The History Of Broadway Shows And Musical Films Goes Back To The 1920s And Is No Considered A Measure Of Success For Broadway Musicals.

The Storied History Of Musical Films And Broadway Shows

There is a long, shared history between musical films and Broadway shows. The first musical films began to appear in the late 1920s, with Show Boat, Applause, and Animal Crackers, all of which were later adapted for the stage. Several decades later, Singin’ in the Rain was released onscreen in 1952, and was then adapted for the London stage in 1983, with its Broadway premiere in 1985.

In 1964, Mary Poppins was released as a film, but it did not become a stage musical until 2004, when author P. L. Travers finally gave in and sold the stage rights. Adaptations in the reverse direction are even more common. West Side Story premiered on Broadway in 1957, with a film adaptation following in 1961.

"The Sound Of Music" Opens On Stage In 1959

The Sound of Music opened on stage in 1959 followed by a 1965 film release. This is in addition to musicals based off of non-musical films, whose creators never imagined the stage possibilities of the material at the time of making them. In recent years, there has been a resurgence in Hollywood interest in Broadway musicals.

This is due in part to the efforts of producers Craig Zadan and Neil Meron, who were responsible for the movie versions of Chicago in 2002, The Music Man in 2003, Hairspray in 2007, Footloose in 2011, as well as the television show Smash in 2012. Other notable films based off of Broadway musicals include Rent and The Producers in 2005, Mamma Mia! in 2008, and Rock of Ages and Les Misérables in 2012.

A Measure Of Success For Broadway Musicals

In fact, it has become somewhat of a measure of success for Broadway musicals to decide to pursue the film rights that will have generally come along with their original option agreement. With a growing audience interest in these types of films, more and more shows are beginning to take the step towards the screen.

In 2014, there will be three major releases of musical films. Jersey Boys, based off of the 2005 jukebox Broadway musical featuring music by Frankie Valli and The Four Seasons, will be released by Warner Bros. on June 20, 2014. Annie, produced by Jay-Z and Will Smith, will hit theaters on December 19, 2014, starring Cameron Diaz, Jamie Foxx, and Quvenzhané Wallis (Academy Award nominee for her break-out role in Beasts of the Southern Wild).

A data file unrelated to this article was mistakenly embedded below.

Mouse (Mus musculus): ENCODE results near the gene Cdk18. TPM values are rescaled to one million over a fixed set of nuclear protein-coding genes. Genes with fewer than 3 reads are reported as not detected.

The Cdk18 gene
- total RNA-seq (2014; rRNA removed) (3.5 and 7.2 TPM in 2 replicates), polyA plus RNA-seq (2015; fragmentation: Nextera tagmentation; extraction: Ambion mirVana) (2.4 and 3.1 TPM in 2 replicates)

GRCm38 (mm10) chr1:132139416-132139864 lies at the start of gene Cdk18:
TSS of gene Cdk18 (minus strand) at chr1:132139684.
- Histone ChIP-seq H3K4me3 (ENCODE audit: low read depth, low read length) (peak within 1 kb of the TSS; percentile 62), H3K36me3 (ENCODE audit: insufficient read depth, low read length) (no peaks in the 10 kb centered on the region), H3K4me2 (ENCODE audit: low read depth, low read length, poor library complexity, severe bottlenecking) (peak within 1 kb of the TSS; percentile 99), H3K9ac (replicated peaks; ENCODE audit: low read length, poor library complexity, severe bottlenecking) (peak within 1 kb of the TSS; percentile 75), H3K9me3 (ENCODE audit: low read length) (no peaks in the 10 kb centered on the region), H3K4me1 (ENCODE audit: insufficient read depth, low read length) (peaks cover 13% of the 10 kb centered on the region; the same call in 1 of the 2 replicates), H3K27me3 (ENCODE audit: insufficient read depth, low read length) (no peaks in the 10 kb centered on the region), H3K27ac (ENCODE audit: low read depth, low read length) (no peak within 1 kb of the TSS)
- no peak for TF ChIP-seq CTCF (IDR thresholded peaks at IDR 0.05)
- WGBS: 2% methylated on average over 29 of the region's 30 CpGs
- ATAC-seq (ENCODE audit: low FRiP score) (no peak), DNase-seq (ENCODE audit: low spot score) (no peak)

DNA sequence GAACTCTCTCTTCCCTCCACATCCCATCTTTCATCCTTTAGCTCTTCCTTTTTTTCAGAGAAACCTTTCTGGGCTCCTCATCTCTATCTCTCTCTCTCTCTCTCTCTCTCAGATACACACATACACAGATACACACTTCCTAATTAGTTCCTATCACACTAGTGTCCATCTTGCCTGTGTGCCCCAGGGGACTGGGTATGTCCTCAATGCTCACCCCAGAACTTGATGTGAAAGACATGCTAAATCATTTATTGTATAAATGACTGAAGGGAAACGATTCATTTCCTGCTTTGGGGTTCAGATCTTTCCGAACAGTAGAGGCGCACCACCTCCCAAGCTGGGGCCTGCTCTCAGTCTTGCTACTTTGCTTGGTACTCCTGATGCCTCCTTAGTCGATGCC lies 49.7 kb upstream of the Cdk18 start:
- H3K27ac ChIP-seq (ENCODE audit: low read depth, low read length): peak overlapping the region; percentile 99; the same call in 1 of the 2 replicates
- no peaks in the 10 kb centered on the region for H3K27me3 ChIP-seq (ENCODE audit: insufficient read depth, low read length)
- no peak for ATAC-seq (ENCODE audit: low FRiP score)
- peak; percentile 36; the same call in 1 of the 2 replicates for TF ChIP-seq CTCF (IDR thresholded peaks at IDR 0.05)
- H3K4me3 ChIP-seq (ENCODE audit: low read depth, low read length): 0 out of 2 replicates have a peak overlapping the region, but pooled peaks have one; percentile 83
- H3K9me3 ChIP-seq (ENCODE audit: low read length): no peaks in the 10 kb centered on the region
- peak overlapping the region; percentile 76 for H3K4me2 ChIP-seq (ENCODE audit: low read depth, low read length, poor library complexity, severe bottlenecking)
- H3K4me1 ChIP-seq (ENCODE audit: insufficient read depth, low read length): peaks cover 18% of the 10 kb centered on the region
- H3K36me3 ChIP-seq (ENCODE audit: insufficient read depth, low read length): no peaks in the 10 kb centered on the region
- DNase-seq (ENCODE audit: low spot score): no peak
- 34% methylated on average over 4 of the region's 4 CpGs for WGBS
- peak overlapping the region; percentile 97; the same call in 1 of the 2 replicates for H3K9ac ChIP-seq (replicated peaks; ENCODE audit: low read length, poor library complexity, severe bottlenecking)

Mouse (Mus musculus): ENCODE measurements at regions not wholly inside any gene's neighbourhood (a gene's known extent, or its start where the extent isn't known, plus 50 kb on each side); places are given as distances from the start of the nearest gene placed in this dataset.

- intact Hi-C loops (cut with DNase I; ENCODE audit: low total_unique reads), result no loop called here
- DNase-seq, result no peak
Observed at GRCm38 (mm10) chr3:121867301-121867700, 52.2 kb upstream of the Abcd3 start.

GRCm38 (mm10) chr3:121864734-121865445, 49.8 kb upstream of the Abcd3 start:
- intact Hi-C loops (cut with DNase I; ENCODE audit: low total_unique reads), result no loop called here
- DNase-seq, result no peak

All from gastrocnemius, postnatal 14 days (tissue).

"Into The Woods" All-Star Cast

Finally, Rob Marshall’s direction of James Lapine’s screenplay based off his and Stephen Sondheim’s musical Into the Woods will come out on Christmas Day, 2014, with an all-star cast including Johnny Depp, Anna Kendrick, Meryl Streep, Christine Baranski, Emily Blunt, and James Corden (Tony winner for One Man, Two Guvnors).

Yet this is not all. Films that have already completed production and are presently awaiting distribution include The Last Five Years starring Jeremy Jordan and Anna Kendrick, as well as Lucky Stiff starring Jason Alexander and Nikki M. James (Tony Award winner for The Book of Mormon).

Films In Development

There is also a substantial list of musical films presently in development. These include Damn Yankees starring Jim Carrey and Jake Gyllenhaal, The Drowsy Chaperone starring Geoffrey Rush and Hugh Jackman, Guys and Dolls starring Channing Tatum and Joseph Gordon-Levitt, Little Shop of Horrors also starring Joseph Gordon-Levitt, Gypsy starring Barbra Streisand, My Fair Lady starring Colin Firth and Carey Mulligan, and South Pacific starring Hugh Jackman, Justin Timberlake, and Michelle Williams.

Finally, the following films are in development, but have not yet announced any casting: 13, American Idiot, Cats, In The Heights, Jekyll & Hyde, an animated version of Joseph and the Amazing Technicolor Dreamcoat, London Road, Memphis, Miss Saigon, Oliver!, Spring Awakening, West Side Story, and Wicked.